A blog exploring the sexy, shocking, surreal, and silly side of horror films.

March 29, 2010

CREEP REEL: Blood on the Highway

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I've heard this movie sucks (pun intended) but the trailer amuses me. Needs more Xander, though.

March 28, 2010

Strange Invaders-- Cover Art: Classic, Characterless, or Criminal?

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Following up on my review of Strange Invaders (1983), let's compare its original North American VHS box art to its modern DVD art and see if either is worthy of the title classic, characterless, or criminal.


 VERDICT: Characterless

Featuring a tag line that sounds like the sarcastic exclamation of a exasperated husband ("Your sisters said they'd leave after dinner. SURPRISE! They're still here!"), the box art for Strange Invaders is otherwise fairly boring. I dig the long shadows being cast by the text, but the rest of the elements don't seem to mesh. Worst of all is the cheesy alien materializing out of the clouds, which clashes with the squiggly "Strange" text in terms of style and tone. By no means a crime against VHS box art, it's a fairly forgettable piece of art. At least it offers some air of mystery unlike it's modern DVD cover art.

Strange Invaders has had at least three different VHS box covers that I know of, including a fairly rare one featuring an alien head shot (currently available on eBay in the UK)



While the original box art offered some air of mystery, when MGM released Strange Invaders on VHS in 2000 and on DVD in 2005 they went with the philosophy of "You want aliens? Here's yer friggin aliens!" While this image certainly reflects the film's campy tone better than the VHS box art, it suffers from a bad case of collage-itis. It also puts too much emphasis on the alien faces which, let's face, look like brown prunes. Flying orbs and lazer fingers attempt to add a sense of excitement, but there's only so much outer-glow you can add to the composition before it starts to look cheesy and outstay its welcome.

While I prefer the original VHS box art, I like it only marginally better. In a somewhat fitting way, both these examples of cover art are as forgettable as the actual movie. A rare example of truth in advertising from the VHS art world.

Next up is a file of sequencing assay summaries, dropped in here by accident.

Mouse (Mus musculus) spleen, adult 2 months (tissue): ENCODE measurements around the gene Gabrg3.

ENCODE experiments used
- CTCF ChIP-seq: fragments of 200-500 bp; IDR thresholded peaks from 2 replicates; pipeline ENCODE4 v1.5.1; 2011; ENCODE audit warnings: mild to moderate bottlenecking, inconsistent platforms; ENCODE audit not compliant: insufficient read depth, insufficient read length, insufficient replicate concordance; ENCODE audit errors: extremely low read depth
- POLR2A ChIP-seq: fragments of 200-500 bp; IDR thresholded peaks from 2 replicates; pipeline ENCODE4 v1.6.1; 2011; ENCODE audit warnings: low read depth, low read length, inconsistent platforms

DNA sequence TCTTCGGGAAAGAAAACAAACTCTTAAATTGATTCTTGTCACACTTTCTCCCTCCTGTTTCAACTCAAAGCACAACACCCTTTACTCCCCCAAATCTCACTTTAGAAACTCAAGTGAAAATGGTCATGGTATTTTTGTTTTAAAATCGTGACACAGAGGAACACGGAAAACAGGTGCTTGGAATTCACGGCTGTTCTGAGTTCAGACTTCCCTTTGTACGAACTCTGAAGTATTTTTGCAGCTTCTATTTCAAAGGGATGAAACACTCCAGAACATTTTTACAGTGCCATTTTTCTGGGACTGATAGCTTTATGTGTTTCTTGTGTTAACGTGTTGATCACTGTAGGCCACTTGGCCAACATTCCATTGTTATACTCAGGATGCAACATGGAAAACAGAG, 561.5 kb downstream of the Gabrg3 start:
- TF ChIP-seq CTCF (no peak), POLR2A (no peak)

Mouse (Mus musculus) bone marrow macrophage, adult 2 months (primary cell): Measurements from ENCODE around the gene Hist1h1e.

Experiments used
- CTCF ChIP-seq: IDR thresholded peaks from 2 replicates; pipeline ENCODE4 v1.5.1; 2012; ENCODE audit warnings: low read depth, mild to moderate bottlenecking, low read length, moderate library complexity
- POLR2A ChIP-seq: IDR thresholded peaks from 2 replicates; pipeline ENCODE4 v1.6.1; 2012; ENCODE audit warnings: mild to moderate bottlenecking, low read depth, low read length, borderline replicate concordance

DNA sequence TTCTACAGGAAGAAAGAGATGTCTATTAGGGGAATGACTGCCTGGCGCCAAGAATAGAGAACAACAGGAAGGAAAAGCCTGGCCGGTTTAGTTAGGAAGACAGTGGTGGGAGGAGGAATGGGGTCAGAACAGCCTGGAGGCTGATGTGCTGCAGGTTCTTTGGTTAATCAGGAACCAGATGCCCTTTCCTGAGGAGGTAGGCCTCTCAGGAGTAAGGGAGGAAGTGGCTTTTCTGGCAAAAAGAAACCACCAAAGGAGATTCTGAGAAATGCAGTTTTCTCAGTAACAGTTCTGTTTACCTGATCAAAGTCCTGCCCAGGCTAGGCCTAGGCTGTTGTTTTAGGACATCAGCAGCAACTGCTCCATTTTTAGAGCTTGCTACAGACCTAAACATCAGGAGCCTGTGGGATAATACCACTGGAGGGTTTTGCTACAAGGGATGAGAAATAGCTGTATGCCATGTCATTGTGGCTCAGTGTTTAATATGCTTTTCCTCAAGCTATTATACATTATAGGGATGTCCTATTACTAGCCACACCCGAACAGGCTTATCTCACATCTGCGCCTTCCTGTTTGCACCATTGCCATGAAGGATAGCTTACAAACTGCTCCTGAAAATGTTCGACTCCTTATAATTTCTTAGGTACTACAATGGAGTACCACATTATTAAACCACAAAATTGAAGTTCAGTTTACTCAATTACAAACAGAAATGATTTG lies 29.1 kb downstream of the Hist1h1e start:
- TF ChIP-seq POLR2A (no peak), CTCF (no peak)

Strange Invaders (Review)

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Strange Invaders (1983) 
Director: Michael Laughlin

Right from the beginning text scrawl and theremin-inspired music, it's clear that Strange Invaders has its tongue planted firmly in cheek. An attempted homage/spoof of cult sci-fi films and UFO pictures, Strange Invaders also throws in some modern gross-out alien effects. Unfortunately, the film reigns in its spoof qualities and leaves behind a movie as mediocre as the forgettable alien movies of the 50s and 60s. As a result, it is only the gross-out effects that are of any interest. That and Nancy Allen's chest (more on that later).


Charlie (Paul Le Mat), an entomology professor, goes in search of his missing ex-wife in the town of Centreville, Ohio. He finds the town and its residents off-putting: everyone and everything seems stuck in the 1950s. Wouldn't you know it, they're all gosh darned extra terrestrials -- extra terrestrials who blow up his car by shooting lazers from their hands. After he escapes back to New York, he sees a photo of one of the aliens printed in a rag similar to The Weekly World News. He finds the writer of the article, Betty (Nancy Allen), and together they leap over plot holes to track down the source of the photo and uncover the true intentions of the STRANGE INVADERS! Also, Nancy Allen doesn't wear a bra (more on that later). Srange Invader is a mediocre and tedious alien movie with only a few noteworthy effects and the charming presence Nancy Allen going for it